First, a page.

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August 19, 2005
Protect human life at all stages Embryonic stem-cell research immoral, deadly Support for the practice of destroying human embryos for stem cell research received an endorsement recently from The Charlotte Observer, as it congratulated Sen. Bill Frist of Tennessee on his recent change of mind: “Right Move by Frist,” Aug. 2. The editorial, however, overlooked an important moral dimension of this critical issue, which must be addressed. The subhead of the editorial captured the essence of Sen. Frist’s reasoning: “It’s better for embryos to go to research, not down the drain.” The truth is that neither option is better: neither discarding the embryos, nor consigning them to research. Both options are equally immoral. In both instances, an innocent human life is destroyed. Every human life starts out as an embryo. The genetic makeup of the person is already given at conception. What remains is a continuum of development between the embryo stage and a fully formed adult. All along the way, however, it is the same human person who is in the process of maturing. Whether the human being is called an embryo, fetus, child, teenager or adult — depending on his stage of development — each is the same creation of God, and therefore enjoys an inviolable right to life. The human embryo is not an object of experimentation, but a living human
being. Pope John Paul II, in his 1995 encyclical on “The Value and Inviolability of Human Life,” saw, in the familiar question that God put to Cain after he killed his brother Abel, an appropriate question for today’s society: “What have you done? The voice of your brother’s blood is crying to me from the ground.” (Genesis 4:10) John Paul II wrote: “The use of human embryos or fetuses as objects of experimentation constitutes a crime against their dignity as human beings who have a right to the same respect owed to a child once born, just as to every person.”
and dead. Maybe that explains in part the “favorite charity” idea you mention. A valuable insight for us Catholics is the centuries-old practice of the church, which prays constantly and in many ways for those who have died. The Eucharistic Prayer in every Mass is a good example. At least two excellent reasons exist for this Christian tradition that relate to your concerns. First, prayers for the dead, as all our prayers, go to a God who has no beginning or end; for God there is no past or future. All, from the beginning of time to the end of the world, is one eternally present moment for him. Whenever we pray, therefore, recognizing the eternal and universal reach of God’s providence, our prayers are not limited by time; they extend back to the beginning of an individual’s life, through to the end and into eternity. This is not speculation. It follows from what we believe about God. Prayers we offer years after a person’s death can be “applied” by God to when that person was still alive. This understanding, clumsy as human words always are when dealing with things of God, is reflected often in the church’s liturgies and prayers for the deceased. Second, and more important, our prayers for loved ones who have died are also, in fact primarily, prayers of thanks, praising God for his unfailing goodness,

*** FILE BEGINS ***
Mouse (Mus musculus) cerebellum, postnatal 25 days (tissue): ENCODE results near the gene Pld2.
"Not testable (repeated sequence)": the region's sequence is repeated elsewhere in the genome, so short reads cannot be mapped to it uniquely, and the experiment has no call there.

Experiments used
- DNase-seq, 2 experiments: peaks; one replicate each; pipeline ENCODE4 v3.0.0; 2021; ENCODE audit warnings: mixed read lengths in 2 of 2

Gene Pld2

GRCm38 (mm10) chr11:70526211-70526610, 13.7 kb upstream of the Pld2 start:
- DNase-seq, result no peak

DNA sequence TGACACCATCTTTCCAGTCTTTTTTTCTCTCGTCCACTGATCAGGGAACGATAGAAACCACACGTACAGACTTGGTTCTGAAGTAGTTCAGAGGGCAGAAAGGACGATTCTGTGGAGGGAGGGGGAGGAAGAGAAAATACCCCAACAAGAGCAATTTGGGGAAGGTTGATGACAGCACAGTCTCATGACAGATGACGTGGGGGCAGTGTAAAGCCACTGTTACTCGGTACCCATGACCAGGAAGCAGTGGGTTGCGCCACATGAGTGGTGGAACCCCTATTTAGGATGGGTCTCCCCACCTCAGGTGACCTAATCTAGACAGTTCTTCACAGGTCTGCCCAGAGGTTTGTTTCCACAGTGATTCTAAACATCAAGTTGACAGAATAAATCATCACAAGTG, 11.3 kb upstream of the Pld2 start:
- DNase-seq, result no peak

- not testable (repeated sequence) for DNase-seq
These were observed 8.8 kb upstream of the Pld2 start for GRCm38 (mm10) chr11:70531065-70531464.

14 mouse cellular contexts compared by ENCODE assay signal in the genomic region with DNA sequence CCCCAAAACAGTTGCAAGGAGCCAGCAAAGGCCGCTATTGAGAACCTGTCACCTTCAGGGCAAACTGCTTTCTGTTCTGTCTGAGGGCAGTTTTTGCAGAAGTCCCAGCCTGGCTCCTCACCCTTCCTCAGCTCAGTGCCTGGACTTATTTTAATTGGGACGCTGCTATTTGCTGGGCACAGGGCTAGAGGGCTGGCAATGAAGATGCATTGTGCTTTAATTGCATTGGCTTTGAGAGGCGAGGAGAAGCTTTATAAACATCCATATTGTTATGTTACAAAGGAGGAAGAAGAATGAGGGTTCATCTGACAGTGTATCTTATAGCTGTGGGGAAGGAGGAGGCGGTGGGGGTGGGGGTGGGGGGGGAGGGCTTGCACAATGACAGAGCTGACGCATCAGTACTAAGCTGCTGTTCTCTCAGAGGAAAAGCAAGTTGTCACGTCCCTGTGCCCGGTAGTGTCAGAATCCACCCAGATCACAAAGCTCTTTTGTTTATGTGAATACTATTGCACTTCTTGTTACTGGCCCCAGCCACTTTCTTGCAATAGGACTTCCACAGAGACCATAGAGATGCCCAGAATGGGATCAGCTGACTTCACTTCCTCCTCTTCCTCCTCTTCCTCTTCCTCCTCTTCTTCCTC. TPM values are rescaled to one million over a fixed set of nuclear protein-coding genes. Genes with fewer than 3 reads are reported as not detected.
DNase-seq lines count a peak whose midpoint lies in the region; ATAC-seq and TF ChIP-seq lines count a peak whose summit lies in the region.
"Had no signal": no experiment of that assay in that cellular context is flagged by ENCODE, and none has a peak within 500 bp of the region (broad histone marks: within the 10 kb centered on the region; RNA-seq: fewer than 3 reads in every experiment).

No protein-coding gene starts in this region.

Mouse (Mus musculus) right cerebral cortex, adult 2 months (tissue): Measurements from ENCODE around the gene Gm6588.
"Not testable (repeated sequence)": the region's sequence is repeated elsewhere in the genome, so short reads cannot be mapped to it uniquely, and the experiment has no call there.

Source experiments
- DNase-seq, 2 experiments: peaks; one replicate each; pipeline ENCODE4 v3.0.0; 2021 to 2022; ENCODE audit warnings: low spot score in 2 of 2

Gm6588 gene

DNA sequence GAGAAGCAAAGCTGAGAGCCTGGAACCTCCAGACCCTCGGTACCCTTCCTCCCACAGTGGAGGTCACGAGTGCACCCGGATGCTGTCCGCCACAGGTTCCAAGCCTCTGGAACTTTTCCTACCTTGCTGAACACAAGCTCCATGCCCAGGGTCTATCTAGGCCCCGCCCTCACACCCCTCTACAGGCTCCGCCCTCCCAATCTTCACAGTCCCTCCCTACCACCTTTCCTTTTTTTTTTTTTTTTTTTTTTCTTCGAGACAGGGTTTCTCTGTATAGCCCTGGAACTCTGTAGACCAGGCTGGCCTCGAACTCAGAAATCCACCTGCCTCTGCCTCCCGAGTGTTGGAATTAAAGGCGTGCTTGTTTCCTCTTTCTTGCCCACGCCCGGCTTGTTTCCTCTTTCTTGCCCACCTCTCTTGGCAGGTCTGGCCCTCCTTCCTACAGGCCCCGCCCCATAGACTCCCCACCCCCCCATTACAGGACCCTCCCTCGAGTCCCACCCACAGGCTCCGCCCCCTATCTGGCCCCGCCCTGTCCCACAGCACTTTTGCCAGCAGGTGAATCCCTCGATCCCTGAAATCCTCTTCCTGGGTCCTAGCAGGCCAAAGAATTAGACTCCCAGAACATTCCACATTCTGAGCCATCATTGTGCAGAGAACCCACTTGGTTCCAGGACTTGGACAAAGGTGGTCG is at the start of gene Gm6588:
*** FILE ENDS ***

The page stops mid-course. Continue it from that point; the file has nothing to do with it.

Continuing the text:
Q. I am a priest, 76 years old, and would like your comment on what I see as a decline in giving offerings for Masses for the dead. The one funeral Mass, of course, has eternal and infinite value, but my personal opinion is that souls can give merits of additional Masses to whomever he or she wishes. Is that bad theology? Some, instead of Masses, just give a few bucks to their favorite charity. Certainly missionaries could use the Mass stipends for deceased family members and friends. Or is that idea outdated? How can we encourage continued prayers and Masses for the dead? (Maryland)
From the Bishop BISHOP PETER J. JUGIS bishop of charlotte
The Human Side FATHER EUGENE HEMRICK